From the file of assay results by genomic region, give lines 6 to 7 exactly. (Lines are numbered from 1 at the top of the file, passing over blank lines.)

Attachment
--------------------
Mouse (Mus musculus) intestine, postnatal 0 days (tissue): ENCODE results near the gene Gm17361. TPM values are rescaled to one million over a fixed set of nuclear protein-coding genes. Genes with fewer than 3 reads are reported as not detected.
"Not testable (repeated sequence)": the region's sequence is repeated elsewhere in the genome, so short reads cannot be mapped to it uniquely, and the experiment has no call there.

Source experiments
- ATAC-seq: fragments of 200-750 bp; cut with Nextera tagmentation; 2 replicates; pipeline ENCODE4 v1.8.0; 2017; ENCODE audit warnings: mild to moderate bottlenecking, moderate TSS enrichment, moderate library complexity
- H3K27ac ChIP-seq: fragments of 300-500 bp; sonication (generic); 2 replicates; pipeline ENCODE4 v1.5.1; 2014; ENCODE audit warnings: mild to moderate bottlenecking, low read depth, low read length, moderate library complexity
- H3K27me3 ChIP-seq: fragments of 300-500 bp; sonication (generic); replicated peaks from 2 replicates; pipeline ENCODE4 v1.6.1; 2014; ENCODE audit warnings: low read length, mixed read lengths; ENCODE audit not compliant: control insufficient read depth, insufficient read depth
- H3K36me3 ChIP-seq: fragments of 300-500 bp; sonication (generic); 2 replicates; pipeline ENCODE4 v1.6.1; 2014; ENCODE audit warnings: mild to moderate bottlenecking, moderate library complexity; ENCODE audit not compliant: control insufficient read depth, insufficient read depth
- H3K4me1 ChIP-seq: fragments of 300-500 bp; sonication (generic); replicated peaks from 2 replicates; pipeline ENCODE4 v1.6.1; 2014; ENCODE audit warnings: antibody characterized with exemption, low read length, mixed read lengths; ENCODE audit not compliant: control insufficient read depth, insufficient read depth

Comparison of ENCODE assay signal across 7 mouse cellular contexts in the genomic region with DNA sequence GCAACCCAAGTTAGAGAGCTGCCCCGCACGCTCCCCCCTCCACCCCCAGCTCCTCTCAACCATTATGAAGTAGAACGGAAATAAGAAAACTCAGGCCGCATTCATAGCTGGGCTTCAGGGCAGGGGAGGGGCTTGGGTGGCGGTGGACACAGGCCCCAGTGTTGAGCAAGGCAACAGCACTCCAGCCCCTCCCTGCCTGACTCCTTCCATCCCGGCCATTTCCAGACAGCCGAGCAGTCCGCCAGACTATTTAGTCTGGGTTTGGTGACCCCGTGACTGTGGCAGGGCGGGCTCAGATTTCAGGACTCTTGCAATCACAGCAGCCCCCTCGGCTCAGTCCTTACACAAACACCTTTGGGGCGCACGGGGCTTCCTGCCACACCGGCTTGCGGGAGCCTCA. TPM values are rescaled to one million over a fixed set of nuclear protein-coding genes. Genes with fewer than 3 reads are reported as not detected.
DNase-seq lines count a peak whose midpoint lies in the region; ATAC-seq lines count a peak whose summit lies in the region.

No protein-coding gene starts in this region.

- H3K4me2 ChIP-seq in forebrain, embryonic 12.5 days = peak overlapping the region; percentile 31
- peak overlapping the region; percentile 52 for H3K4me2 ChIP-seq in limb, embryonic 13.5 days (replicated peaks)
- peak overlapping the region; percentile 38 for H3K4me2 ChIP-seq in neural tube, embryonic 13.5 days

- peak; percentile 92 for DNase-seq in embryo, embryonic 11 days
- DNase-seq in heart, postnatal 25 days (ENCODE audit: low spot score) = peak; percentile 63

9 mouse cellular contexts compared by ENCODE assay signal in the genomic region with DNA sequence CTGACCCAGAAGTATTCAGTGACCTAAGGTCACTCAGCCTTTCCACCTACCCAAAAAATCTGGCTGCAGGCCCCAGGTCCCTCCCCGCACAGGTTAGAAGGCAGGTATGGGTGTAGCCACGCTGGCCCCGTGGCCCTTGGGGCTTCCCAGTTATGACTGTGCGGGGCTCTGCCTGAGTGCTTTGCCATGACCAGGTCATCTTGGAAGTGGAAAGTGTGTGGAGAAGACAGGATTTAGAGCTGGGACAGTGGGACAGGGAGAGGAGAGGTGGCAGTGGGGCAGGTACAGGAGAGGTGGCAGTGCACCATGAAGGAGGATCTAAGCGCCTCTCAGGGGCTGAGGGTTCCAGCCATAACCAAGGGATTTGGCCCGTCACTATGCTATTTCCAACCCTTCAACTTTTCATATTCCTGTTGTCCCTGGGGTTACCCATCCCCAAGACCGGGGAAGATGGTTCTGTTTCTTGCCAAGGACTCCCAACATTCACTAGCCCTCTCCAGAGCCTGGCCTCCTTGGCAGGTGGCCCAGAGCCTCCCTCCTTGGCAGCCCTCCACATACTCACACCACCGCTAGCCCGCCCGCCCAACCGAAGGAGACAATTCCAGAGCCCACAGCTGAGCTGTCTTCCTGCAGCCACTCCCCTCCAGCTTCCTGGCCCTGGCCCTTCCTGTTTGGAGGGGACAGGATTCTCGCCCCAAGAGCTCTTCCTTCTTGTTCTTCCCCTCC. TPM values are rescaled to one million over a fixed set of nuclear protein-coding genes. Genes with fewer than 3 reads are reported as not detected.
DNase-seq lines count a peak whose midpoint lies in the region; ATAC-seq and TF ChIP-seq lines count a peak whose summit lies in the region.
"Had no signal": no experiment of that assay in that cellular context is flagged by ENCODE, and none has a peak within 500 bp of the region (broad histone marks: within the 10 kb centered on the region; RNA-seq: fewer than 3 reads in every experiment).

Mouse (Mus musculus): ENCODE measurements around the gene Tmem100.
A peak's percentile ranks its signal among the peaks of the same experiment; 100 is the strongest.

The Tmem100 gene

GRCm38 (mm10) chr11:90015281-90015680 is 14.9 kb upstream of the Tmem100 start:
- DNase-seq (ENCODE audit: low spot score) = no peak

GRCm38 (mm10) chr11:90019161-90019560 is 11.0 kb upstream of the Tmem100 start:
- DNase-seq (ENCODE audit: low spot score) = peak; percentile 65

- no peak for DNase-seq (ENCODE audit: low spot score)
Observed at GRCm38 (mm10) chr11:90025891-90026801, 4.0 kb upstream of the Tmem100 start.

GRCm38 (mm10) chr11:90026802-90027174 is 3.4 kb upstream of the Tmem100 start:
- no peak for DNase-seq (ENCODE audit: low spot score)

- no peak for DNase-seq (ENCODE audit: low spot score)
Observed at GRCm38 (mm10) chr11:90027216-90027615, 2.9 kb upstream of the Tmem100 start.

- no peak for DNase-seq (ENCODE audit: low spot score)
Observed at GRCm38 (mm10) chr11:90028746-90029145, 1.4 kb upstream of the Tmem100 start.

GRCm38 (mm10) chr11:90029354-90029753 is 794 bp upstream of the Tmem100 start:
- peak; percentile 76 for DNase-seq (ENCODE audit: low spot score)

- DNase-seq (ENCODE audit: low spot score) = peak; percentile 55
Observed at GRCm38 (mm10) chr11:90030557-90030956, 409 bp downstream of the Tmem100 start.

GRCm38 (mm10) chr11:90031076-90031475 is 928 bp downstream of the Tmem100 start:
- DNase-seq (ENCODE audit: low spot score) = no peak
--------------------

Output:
- H3K27me3 ChIP-seq: fragments of 300-500 bp; sonication (generic); replicated peaks from 2 replicates; pipeline ENCODE4 v1.6.1; 2014; ENCODE audit warnings: low read length, mixed read lengths; ENCODE audit not compliant: control insufficient read depth, insufficient read depth
- H3K36me3 ChIP-seq: fragments of 300-500 bp; sonication (generic); 2 replicates; pipeline ENCODE4 v1.6.1; 2014; ENCODE audit warnings: mild to moderate bottlenecking, moderate library complexity; ENCODE audit not compliant: control insufficient read depth, insufficient read depth